Cordless Impact Wrench Designs and Information

What is a Cordless Impact Wrench?

A cordless impact wrench is most usually a battery powered tool designed to tighten a nut or other fixing, although other varieties do exist. An impact wrench works by using a motor to spin a mass inside the tool called a hammer. The hammer stores energy which is rapidly transferred to the drive shaft of the tool, which is called the anvil. The power transfer occurs very fast and is deliberately intermittent. Peak torque can be very high, but as this transfer process only occurs for a short period of time very little of the energy makes its way back to the tools operator.

What Designs are Available?

The usual design for a light industrial cordless impact wrench is very similar to that used in automotive designs. That is to say that it is a small torque gun style of product. The difference between a battery powered tool and one powered by compressed air comes from the fact that the power comes from a batter inserted into the base of the handle, rather than a compressed air line.

These pistol style impact wrenches are the more powerful of the cordless designs available, but for jobs where access is limited they can be too bulky to use and so another format is required.

Angle head cordless impact wrenches are used where there is a desire for mobility and increased flexibility of use. A typical tool in this class can offer a number of head positions, not just 90 degrees and so can be used in a variety of positions as demanded by the work environment.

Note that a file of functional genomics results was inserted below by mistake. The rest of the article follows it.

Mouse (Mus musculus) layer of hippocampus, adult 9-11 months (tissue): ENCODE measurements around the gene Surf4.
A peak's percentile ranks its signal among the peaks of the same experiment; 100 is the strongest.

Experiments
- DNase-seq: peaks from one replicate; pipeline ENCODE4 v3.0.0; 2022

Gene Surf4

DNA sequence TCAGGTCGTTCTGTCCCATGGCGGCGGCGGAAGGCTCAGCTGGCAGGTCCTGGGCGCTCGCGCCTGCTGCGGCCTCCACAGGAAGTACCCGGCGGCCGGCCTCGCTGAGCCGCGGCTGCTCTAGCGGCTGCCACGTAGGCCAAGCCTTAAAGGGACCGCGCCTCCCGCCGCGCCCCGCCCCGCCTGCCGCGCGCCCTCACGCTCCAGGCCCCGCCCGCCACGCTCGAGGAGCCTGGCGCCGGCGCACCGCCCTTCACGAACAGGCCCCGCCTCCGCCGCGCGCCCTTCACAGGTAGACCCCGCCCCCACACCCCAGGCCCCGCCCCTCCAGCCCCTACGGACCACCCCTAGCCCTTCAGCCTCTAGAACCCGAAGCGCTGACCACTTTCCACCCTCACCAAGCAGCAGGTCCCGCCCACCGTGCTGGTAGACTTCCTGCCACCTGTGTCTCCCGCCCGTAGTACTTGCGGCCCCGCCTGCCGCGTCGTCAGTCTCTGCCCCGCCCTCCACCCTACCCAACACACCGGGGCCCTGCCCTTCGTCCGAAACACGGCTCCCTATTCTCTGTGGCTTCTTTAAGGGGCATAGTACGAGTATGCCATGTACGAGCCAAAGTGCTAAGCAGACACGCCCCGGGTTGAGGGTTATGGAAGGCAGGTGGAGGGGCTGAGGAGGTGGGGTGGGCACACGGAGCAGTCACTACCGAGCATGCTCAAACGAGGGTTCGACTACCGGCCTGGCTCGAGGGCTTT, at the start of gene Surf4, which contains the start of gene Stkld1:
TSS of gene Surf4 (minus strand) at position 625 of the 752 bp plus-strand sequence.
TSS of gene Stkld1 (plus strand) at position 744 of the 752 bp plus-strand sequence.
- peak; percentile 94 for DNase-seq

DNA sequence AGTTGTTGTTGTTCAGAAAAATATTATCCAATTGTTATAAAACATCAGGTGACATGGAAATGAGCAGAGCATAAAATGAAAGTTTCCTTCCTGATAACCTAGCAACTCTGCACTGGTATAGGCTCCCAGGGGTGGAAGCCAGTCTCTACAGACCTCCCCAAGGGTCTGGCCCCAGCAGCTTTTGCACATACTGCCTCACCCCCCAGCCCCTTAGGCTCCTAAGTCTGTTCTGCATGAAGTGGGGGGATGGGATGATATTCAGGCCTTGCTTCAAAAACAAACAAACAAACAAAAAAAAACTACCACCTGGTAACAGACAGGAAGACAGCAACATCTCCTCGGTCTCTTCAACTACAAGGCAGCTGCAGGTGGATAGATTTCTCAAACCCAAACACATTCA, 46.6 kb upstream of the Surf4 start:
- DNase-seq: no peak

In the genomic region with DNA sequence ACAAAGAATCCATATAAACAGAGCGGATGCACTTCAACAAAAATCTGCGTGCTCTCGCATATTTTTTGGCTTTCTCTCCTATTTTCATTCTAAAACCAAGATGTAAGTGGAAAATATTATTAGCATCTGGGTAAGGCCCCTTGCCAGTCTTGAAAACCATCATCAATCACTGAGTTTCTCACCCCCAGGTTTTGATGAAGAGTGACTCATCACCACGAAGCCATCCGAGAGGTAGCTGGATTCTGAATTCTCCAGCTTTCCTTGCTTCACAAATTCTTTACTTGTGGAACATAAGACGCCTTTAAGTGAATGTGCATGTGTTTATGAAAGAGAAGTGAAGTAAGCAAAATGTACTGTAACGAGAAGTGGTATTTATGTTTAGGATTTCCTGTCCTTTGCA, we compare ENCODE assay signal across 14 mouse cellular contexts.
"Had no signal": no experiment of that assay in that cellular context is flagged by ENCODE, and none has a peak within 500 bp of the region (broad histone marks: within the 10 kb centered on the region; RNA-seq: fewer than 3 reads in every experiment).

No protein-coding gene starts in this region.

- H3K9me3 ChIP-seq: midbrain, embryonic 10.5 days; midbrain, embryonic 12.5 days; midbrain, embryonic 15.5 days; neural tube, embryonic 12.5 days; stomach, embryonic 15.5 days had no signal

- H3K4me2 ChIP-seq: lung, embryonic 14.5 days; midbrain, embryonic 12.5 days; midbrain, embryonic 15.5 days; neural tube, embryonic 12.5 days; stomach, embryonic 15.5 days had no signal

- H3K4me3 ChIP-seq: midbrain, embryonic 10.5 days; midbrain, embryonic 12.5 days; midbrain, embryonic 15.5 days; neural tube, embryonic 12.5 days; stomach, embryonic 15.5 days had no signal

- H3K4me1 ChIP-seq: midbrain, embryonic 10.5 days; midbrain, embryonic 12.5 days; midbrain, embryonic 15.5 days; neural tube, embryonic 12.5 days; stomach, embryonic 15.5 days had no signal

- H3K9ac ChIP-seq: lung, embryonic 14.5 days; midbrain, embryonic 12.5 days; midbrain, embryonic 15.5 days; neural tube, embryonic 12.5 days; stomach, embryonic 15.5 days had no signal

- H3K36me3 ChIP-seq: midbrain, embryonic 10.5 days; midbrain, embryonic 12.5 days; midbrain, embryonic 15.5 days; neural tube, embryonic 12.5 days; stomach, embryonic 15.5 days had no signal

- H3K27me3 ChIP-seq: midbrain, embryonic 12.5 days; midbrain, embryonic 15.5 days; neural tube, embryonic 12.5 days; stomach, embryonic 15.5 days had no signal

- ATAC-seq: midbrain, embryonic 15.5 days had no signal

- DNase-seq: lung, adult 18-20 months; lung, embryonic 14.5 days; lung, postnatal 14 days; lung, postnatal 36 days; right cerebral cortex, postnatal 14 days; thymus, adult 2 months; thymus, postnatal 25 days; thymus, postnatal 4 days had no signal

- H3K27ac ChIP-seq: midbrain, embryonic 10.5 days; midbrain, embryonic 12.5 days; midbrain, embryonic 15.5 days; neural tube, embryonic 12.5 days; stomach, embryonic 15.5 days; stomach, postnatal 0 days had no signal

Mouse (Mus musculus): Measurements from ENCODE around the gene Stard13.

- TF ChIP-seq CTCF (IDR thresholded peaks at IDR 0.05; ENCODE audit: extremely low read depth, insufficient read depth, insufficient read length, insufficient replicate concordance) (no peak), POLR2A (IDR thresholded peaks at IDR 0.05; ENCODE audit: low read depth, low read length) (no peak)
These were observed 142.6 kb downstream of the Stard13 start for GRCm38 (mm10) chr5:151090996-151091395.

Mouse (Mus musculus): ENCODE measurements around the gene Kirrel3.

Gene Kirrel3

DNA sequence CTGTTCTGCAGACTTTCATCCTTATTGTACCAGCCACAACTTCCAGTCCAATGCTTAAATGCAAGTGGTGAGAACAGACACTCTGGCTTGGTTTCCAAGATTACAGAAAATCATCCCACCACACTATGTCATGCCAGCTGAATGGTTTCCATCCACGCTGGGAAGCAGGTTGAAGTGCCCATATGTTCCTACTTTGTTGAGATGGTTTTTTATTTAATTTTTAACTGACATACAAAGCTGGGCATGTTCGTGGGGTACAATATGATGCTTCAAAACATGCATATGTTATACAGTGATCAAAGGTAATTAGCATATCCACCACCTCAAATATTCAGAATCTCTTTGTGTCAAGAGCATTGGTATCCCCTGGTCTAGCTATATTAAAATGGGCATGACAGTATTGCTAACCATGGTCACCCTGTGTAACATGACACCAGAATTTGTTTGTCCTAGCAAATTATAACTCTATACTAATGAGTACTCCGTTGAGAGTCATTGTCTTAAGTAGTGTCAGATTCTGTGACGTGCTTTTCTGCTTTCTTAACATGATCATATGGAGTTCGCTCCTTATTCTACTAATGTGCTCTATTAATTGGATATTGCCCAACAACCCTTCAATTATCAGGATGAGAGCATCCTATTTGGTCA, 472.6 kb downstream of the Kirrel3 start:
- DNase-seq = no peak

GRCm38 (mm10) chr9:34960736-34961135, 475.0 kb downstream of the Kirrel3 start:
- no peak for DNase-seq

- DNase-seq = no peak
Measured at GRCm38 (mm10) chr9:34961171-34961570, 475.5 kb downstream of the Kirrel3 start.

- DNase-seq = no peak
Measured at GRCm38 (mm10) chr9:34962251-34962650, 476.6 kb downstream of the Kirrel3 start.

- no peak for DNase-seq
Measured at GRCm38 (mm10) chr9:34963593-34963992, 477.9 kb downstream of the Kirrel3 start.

What are the Advantages of a Cordless Impact Wrench?

Cordless power tools are generally less powerful that their corded cousins, there is no denying it, but the gain in flexibility of use is great. If work is to occur at a distance from a power source then a cordless tool is a huge help as all that is required is a few batteries and work can continue with minimal disruption.

Cordless impact wrenches are also safer in the workplace as they leave no dangling cables to trip over.

Angle head tools are designed for ease of use in tight working environments and generally come with their own LED lights as natural light is often restricted in these cramped environments. While these tools lack the power of more conventional pistol grip designs they do have exception reach due to their elongated design and narrow heads. The can be excellent additions to an automotive workshop for this reason alone.

While cordless impact wrenches will never replace heavier industrial units in terms of power there is no doubt that they do offer increased flexibility of working. Surely any workplace that values safety of the workforce should consider replacing old cabled tools with a safer alternative that is a cordless impact wrench?

Productivity Measurements and Telecommuting

Over the years, the improved channels of telecommunication have paved the way for an increase in number of Telecommuting jobs. Telecommuting occupations are not your typical office work and that is why, it has become a focus of productivity measures issues. There are a lot of myths that surround telecommuting and Productivity Measurements. Some say that measuring productivity is much more difficult in telecommuting than in regular office work.